Stochastic Seasonal Models for Glucose Prediction in Type 1 Diabetes under Free-Living Conditions

Stochastic Seasonal Models for Glucose Prediction in Type 1 Diabetes under Free-Living Conditions


Accurate predictions of blood glucose (BG) concentration with longer prediction horizon (PH) might improve type-1 diabetes (T1D) therapy by allowing patients to adjust the therapy based on BG future values. Therefore, if an online prediction of BG concentration more accurate than the existing approaches in the literature is possible then all the systems based on BG predictions can be improved. For example, complete supervision systems based on these values can be devised, or better MPC (Model Predictive Control) algorithms for artificial pancreas (AP) systems (automatic insulin infussion systems) can be developed.

The concept of seasonality has demonstrated successfully its accuracy in the BG prediction models for long PHs [1], but it requires similarity between the series (glucose responsed) used to develop seasonal models. Automatic clustering of time series obtained from T1D patients has also been demonstrated previuosly [2]. However, the proposals done in [1] and [2] are not directly applicable for the use in the normal life.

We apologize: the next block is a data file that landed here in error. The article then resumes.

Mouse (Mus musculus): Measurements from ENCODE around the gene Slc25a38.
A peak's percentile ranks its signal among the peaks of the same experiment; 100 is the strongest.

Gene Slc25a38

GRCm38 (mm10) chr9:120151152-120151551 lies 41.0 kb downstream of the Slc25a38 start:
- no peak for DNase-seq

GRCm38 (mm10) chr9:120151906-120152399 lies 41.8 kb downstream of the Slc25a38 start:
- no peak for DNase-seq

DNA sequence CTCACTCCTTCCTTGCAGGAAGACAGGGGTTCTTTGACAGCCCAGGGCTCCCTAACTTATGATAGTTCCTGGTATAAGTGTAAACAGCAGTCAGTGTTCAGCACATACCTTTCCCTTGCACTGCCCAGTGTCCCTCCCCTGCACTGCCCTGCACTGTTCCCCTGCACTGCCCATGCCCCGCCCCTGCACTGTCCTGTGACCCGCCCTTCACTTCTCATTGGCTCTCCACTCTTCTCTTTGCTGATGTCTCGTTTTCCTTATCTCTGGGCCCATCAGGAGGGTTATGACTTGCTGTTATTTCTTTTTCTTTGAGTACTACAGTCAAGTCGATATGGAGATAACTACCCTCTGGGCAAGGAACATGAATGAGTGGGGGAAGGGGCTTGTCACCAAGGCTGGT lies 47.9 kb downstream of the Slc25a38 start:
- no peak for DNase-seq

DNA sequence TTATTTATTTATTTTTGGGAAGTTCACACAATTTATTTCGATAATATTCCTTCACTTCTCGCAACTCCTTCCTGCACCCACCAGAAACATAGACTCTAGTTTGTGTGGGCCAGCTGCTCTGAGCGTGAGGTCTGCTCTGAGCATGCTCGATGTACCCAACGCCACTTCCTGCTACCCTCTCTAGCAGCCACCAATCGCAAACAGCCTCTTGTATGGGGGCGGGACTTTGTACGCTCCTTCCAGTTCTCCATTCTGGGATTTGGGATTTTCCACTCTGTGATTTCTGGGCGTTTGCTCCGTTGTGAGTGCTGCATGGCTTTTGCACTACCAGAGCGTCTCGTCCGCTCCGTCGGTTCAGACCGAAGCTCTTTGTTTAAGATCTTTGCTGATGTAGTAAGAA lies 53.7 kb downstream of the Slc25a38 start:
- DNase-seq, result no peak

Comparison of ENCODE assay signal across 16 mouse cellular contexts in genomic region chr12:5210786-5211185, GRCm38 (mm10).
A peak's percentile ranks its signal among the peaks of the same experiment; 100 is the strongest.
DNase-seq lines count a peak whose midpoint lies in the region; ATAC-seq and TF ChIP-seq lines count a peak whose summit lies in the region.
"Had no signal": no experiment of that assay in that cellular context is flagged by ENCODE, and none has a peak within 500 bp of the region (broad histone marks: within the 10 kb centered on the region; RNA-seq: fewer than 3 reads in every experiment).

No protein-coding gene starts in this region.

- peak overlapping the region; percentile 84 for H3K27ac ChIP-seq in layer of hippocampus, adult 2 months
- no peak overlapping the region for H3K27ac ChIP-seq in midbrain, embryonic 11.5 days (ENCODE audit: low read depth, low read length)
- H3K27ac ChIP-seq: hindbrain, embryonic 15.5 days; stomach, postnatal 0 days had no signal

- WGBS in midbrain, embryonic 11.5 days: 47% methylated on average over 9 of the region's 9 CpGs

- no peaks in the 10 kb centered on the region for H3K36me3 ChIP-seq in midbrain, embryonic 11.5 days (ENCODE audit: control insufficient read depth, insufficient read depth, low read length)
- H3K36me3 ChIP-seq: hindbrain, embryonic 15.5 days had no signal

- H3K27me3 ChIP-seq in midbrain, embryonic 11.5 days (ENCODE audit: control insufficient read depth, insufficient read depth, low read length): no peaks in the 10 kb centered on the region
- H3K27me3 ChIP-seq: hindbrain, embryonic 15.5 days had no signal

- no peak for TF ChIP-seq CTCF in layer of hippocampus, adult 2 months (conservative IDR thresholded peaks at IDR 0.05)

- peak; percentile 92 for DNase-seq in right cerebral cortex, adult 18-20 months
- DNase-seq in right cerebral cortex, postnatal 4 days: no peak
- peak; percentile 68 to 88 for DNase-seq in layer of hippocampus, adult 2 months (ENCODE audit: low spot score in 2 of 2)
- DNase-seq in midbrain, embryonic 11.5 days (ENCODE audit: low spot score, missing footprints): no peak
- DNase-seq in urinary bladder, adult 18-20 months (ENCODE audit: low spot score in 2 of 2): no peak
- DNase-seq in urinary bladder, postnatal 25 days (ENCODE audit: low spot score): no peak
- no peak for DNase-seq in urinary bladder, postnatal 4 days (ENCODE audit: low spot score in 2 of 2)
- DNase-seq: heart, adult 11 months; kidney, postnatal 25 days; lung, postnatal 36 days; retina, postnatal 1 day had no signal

The proposal is a prediction method developed, first of all, by enforcing the concept of seasonality in normal life data and then integrating the predictions of a set of seasonal local models (each of them corresponding to different glucose profiles observed along historical data). In the modeling step, the number of sets and their corresponding glucose profiles characteristics are obtained by clustering techniques (Fuzzy C-Means). Then, Box-Jenkins methodology is used to identify a seasonal model for each set. Finally, the online BG prediction is obtained by local model integration through realtime membership-to-cluster estimation.

Additionally to the BG prediction, an online monitoring system informs about prediction confidence and abnormal behavior detection through a trust and normality index, respectively.

As a proof of concept, the framework has been tested over 6 months data of UVA/Padova simulator extended with several variability sources. The framework exhibits high prediction accuracy for large PHs: a MAPE of 4.10%, 5.95%, 8.43%, 11.32%, 13.65%, and 13.97% has been achieved for 15- , 30-, 60-, 120-, 180-, and 240-min PHs, respectively.

The results allow us to conclude that the proposal exhibits high prediction accuracy for large PHs (a 240-min-ahead prediction) and, therefore, it could be helpful to allow the diabetic patients anticipate therapeutic decisions. As well, the proof of concept has demonstrated the feasibility for using the trust index for measuring the confidence in the estimation and the normality index for detecting the abnormal behavior/states (time series not used in the model identification) before the action occurs.

Estado de Protección: Nacional: US17/143,572 – 07/01/2021